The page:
IRS SOLICITS MEMBERS FOR ADVOCACY PANEL: The Internal Revenue Service is accepting applications for joining its Taxpayer Advocacy Panel.

The TAP provides a forum for citizens from each state to make suggestions regarding IRS decision-making, and works to identify and prioritize taxpayer issues.

"We are committed to working with taxpayers to improve the customer-service focus of the IRS," said Nina Olson, IRS National Taxpayer Advocate, in a statement. "Working with taxpayers directly helps us identify issues that may not be on the IRS radar screen. We can also hear their concerns about issues the IRS is already addressing."

TAP applicants must be U.S. citizens and be able to commit 300 to 500 hours during the year to the panel. In addition, they must be current with their tax obligations and pass a criminal background check.

The application is available at, or by calling (888) 912-1227.

Applications must be received by the TAP office by April 29.

JUSTICE SEEKS TO BAR BLOCK PREPARER: The Justice Department has asked a federal court to bar Ella Mae Peterson, a St. Louis preparer for H&R Block, from preparing income tax returns for others.

Peterson worked for 20 years at the St. Louis office. For tax years 2000 through 2003, she prepared 1,751 returns for Block customers. Internal Revenue Service audits of 31 of those returns revealed improper deductions on each return.

The deductions included fictitious or inflated charitable contributions, business and medical expenses, and state and local taxes paid. The complaint estimates that returns that Peterson prepared for the tax years from 2000 to 2003 have cost the Treasury more than $6.5 million.

"People who prepare false or fraudulent tax returns cheat their customers and unfairly shift the tax burden to honest American taxpayers," said Eileen J. O'Connor, assistant attorney general for the Justice Department's Tax Division. "If you have your tax return prepared, review it carefully, and make sure that what you file with the Internal Revenue Service is accurate."

Block spokesperson Nancy Wagoner stated, "Our training, monitoring and supervision of tax professionals is unquestionably the best in the industry. Should an incident such as this occur, we do our best to learn from the situation and communicate the appropriate messages to both our clients and our tax professionals."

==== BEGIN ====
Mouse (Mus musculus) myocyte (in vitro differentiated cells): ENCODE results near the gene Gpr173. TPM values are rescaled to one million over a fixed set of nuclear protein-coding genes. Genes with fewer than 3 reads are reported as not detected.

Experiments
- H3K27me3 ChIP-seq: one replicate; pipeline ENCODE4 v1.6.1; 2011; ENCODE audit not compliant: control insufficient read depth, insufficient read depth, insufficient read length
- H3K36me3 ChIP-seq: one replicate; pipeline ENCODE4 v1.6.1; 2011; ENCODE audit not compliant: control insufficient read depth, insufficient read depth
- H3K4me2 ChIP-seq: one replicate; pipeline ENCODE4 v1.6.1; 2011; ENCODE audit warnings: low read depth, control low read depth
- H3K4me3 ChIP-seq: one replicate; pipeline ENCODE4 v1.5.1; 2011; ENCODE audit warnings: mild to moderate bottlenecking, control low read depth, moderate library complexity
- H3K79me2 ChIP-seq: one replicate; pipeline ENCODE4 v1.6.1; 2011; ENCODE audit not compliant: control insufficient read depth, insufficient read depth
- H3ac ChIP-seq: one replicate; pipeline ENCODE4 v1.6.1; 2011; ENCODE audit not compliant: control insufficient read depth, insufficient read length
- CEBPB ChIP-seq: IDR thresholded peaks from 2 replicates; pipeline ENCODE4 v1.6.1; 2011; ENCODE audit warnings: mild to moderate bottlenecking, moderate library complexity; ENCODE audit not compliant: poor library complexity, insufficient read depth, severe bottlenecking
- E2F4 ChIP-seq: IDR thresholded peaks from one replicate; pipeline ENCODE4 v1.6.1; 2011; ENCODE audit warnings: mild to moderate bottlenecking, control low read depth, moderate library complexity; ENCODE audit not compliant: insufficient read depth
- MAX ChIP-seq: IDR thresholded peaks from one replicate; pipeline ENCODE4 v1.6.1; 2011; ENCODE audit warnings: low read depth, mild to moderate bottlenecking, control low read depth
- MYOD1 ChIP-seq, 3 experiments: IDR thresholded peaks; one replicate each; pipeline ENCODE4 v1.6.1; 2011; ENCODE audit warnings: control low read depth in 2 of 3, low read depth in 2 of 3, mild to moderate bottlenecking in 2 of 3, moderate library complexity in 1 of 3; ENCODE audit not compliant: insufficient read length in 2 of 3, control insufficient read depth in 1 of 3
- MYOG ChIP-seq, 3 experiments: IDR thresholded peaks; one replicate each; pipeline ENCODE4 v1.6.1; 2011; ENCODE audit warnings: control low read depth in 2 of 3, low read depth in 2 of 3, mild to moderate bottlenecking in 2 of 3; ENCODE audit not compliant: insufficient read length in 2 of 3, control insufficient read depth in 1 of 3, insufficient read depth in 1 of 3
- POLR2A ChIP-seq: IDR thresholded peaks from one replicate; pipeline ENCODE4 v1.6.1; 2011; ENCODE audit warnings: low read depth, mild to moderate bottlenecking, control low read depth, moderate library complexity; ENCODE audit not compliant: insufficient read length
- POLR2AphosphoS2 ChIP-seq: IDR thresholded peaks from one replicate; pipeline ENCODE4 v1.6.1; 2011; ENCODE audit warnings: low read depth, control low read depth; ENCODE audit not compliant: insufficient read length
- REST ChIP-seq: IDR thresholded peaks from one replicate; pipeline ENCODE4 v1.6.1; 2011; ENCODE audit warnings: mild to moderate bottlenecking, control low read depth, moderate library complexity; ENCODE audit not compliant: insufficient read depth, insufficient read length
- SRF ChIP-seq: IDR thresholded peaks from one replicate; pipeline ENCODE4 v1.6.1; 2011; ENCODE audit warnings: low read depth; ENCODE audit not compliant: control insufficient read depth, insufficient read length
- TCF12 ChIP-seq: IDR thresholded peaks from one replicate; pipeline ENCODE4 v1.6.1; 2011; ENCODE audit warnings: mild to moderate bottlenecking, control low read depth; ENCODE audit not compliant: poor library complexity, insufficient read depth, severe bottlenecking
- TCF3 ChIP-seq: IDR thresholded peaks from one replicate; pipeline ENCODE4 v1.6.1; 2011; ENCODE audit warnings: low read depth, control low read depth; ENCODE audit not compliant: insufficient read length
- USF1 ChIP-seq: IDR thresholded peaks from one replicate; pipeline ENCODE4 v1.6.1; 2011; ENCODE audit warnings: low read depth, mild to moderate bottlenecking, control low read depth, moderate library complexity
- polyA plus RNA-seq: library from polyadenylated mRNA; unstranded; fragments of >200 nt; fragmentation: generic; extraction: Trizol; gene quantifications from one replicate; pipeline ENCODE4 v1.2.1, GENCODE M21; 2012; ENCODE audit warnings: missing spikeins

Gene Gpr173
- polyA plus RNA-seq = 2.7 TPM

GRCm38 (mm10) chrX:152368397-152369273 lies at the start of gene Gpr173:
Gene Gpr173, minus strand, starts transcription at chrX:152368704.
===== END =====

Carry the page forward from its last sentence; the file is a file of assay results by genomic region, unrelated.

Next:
"H&R Block's policy is to cooperate fully with authorities on any investigation, and we have done so in this case," she continued. "We do not, however, comment on employee matters."

IRS, JUSTICE HERALD ENFORCEMENT MEASURES: The government is upping its enforcement measures in the wake of its success in catching tax cheats, penalizing promoters, barring unscrupulous preparers and shutting down abusive tax shelters, according to officials.

At a joint Internal Revenue Service-Justice Department briefing, agency executives noted that last year, IRS Criminal Investigation referred more than 3,000 cases to the Justice Department for possible criminal prosecution, nearly a 20 percent increase over the previous year. During fiscal year 2004, the conviction rate on cases investigated by the IRS and referred to Justice was 95.4 percent.

"If you're thinking about cheating on your taxes, think twice," said IRS Commissioner Mark W. Everson. "The IRS is ramping up its enforcement efforts, particularly for high-income individuals and corporations. Where we need to, we turn to the Justice Department to take people to court."

The Justice Department's Tax Division's criminal enforcement priorities include prosecuting schemes that involve using trusts or other entities to conceal control over income and assets; shifting assets and income to hidden offshore accounts; claiming fictitious deductions; using frivolous justifications for not filing truthful tax returns; failing to withhold, report and pay payroll and income taxes; failing to report income; and failing to file tax returns.

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